New law erases court debt for low-income Rhode Islanders


PROVIDENCE — Low-income Rhode Islanders who are charged with crimes will be spared from paying court costs and fees if they prove in court they lack the financial means to pay those debts, under a new state law.

Acknowledging court fees can prove an insurmountable hurdle for some people who can tie them to the courts, state lawmakers in the last session passed legislation that eliminates all costs, assessments and fees for people deemed indigent. Those fees will also be waived for anyone serving more than 30 days in jail under the law enacted late last month.

“It’s brought a lot of healing and relief to those who have been in the system for too many years, too long,” said Cedric Huntley, executive director of the Nonviolence Institute.

Huntley recalled that a man finally felt free to get his driver’s license after a judge waived his legal fees.

“It gives people the opportunity to explore other opportunities. It changed the way he looked at the system,” Huntley said.

Fees will be automatically waived for those unable to pay

Previously, state law specified that judges “may” waive fees for those who could not pay, but it was applied unevenly by judges. Under the new law, fees will automatically be waived for indigents and those serving sentences longer than 30 days.

The law empowers the courts to determine whether a defendant is eligible based on their court application or sworn testimony. Individuals will automatically be eligible if they are enrolled in benefit programs, such as Temporary Assistance for Needy Families; Social Security; public assistance; disability insurance; or food stamps.

The law also allows people with limited ability or inability to pay court fees, assessments, and fees to ask the court to waive court fees.

None of the legislation would affect court-ordered restitution for victims or for property damage.

Court fees and fines were mandatory and amounted to thousands of dollars for some, tying people to the courts long after serving their sentence and as they tried to rebuild their lives. A missed court date came with the threat of being arrested on a warrant and ending up behind bars.

After: Failure to pay full restitution has kept people on probation indefinitely at the RI. No more

Break the cycle

The legislation, sponsored by Rep. Jason Knight, D-Barrington and Majority Leader Sen. Michael McCaffrey at the behest of the judiciary, aims to ensure that court costs are not an insurmountable obstacle as people try to find a job and rebuild. their lives after serving their sentence.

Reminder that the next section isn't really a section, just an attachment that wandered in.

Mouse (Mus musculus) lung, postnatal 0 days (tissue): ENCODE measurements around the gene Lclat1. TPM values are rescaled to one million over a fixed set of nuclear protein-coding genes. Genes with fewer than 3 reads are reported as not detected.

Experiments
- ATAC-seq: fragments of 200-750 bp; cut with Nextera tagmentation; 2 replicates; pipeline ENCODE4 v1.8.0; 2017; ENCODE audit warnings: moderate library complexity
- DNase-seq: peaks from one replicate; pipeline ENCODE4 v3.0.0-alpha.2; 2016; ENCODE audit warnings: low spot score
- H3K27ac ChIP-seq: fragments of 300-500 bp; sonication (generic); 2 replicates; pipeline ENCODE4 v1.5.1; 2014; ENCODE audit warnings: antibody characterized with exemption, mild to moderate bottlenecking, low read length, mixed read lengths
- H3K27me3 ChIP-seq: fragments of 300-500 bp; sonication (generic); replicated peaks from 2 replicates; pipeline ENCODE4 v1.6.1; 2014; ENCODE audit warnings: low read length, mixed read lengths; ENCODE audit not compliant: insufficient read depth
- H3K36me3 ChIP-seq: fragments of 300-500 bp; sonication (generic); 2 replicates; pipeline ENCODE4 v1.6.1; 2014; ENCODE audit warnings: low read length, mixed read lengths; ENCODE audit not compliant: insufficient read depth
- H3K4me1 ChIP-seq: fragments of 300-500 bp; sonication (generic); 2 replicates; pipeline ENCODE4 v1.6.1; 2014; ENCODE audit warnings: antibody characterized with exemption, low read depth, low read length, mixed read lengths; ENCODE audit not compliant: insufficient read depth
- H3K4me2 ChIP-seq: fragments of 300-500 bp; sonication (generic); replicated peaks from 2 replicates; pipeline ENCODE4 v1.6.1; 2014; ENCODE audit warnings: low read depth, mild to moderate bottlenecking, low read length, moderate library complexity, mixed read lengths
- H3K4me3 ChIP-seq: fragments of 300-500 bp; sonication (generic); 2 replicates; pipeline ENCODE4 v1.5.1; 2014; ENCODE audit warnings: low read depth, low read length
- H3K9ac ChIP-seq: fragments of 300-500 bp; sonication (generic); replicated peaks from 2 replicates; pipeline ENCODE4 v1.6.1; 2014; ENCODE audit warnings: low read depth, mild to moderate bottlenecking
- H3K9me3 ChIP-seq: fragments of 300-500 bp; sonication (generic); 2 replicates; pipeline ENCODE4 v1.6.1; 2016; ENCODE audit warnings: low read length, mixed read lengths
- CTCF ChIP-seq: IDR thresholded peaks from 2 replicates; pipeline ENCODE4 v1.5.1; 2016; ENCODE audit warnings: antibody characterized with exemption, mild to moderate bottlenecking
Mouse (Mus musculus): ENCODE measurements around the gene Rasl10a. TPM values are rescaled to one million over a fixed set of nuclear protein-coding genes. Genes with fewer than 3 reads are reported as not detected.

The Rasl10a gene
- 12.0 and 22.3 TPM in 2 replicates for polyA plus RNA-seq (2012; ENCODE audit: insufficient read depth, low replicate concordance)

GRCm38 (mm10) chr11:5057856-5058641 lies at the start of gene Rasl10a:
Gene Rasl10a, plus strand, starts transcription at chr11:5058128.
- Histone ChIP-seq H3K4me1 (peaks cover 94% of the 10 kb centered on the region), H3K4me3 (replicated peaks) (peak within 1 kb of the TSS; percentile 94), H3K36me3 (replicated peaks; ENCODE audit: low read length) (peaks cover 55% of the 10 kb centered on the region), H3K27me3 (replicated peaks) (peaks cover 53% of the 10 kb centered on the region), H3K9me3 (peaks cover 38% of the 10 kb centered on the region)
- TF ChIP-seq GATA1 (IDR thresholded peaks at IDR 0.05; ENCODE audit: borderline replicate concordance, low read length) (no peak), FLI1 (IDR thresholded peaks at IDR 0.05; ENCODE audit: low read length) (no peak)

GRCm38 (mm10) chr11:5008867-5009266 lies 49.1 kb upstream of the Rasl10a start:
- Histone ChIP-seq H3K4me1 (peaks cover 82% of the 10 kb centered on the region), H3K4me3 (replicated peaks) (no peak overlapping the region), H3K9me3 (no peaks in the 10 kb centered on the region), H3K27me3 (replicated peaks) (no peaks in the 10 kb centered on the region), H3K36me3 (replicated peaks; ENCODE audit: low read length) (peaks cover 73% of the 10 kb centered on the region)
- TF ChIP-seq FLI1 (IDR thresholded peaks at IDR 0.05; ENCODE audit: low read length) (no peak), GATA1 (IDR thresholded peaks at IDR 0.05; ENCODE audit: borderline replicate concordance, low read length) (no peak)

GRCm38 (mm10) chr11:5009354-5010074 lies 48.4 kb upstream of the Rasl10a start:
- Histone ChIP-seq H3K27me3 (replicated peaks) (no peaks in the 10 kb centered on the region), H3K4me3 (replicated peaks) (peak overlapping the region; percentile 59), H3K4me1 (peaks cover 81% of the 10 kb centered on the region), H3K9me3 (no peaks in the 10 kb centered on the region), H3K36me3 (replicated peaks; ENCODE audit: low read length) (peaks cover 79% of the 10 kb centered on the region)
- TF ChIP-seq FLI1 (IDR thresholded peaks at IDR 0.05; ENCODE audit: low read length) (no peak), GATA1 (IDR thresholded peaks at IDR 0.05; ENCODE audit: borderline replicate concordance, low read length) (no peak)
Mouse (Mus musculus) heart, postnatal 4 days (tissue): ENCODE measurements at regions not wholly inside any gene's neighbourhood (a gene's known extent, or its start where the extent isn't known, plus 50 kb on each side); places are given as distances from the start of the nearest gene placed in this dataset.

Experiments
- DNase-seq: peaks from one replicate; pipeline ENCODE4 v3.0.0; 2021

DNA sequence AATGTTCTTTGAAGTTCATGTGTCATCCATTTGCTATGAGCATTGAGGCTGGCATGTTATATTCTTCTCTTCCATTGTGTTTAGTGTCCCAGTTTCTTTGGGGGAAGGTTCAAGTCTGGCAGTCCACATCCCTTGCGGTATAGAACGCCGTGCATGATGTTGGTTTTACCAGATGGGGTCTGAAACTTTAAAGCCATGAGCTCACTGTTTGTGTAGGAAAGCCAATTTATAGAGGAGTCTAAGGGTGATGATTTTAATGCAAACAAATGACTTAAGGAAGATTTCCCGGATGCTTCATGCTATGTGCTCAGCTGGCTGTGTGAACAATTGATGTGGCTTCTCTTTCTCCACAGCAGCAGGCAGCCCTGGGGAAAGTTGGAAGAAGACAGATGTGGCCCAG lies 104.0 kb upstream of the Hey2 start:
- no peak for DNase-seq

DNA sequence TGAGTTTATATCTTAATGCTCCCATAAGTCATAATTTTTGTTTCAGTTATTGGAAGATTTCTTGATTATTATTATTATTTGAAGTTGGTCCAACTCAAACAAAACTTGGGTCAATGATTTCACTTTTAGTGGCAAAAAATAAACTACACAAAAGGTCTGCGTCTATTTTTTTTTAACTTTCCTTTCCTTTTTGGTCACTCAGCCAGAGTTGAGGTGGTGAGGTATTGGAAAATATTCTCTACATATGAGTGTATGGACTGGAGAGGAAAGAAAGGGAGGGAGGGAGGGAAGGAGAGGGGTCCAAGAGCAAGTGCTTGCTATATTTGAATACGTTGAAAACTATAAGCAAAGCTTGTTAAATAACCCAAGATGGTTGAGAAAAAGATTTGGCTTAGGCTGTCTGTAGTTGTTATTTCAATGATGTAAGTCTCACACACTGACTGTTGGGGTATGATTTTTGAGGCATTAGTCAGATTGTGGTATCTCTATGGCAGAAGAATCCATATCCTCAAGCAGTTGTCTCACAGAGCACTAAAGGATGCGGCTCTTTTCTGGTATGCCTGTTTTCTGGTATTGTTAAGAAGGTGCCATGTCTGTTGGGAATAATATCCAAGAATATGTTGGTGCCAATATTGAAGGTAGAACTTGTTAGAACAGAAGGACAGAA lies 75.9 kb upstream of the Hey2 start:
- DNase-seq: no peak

“There are thousands of people in Rhode Island who are only paying $10 a month for their court debts, which means they’re going to have this hanging over their heads practically forever. A large part of the fees are not paid. Missing a payment results in more charges and can lead to a person’s arrest, perpetuating the cycle,” McCaffrey, D-Warwick, said in a statement. “It’s an overly punitive second sentence imposed on defendants on top of their actual sentence, and it’s counterproductive to rehabilitation.”

According to a study by the State Budget Office, 64.4% of court fees collected from fiscal year 2019 to 2021 went to general revenue. Another 31% went to the crime victim compensation program, while 4.4% went to municipalities and the Rhode Island Coalition to End Domestic Violence.

For criminal cases in which a person served 30 days or more, this averaged $305,369 per year, meaning the projected revenue loss is $305,369 in future years in this category. .

The potential impact of the cost waiver for indigents is less clear, according to the Budget Office. Revenue from criminal cases for the same period averaged $2.6 million, but the data is not tied to information about a defendant’s financial status or indigence.

Racial and Ethnic Equity in the Courts

The law is an offshoot of Supreme Court Chief Justice Paul A. Suttell’s creation of a State Supreme Court Committee on Racial and Ethnic Equity in the Courts, which reviewed the judicial practices that may result in injustices and disparate impacts on race and ethnicity. minority communities. Led by Supreme Court Justice Melissa Long, the group focused, in part, on the impact of mandatory court fees.

Over the past year, the court has conducted debt review programs that have waived fees for dozens of people, if they prove to a judge they are unable to pay.

The Center for Health and Justice Transformation at Miriam Hospital, which works with people after they are released from prison, was among the bill’s supporters.

“As we have been running the community cost review hearings over the past few months, it has been truly amazing to see the burden lifted for people whose court debts have been forgiven. These are people who have incomes limited, and for them to have one less cost to worry about, and one less thing to tie them to their conviction history. It’s an overwhelming relief that we see and hear every time,” said Sarah J. Martino, the center’s deputy director, in an email.

She hopes the passage of the law will extend this relief to thousands more people.

The legislation was also supported by the Rhode Island Public Defender’s Office and a coalition of advocacy organizations, including Open Doors and the Rhode Island Center for Justice.


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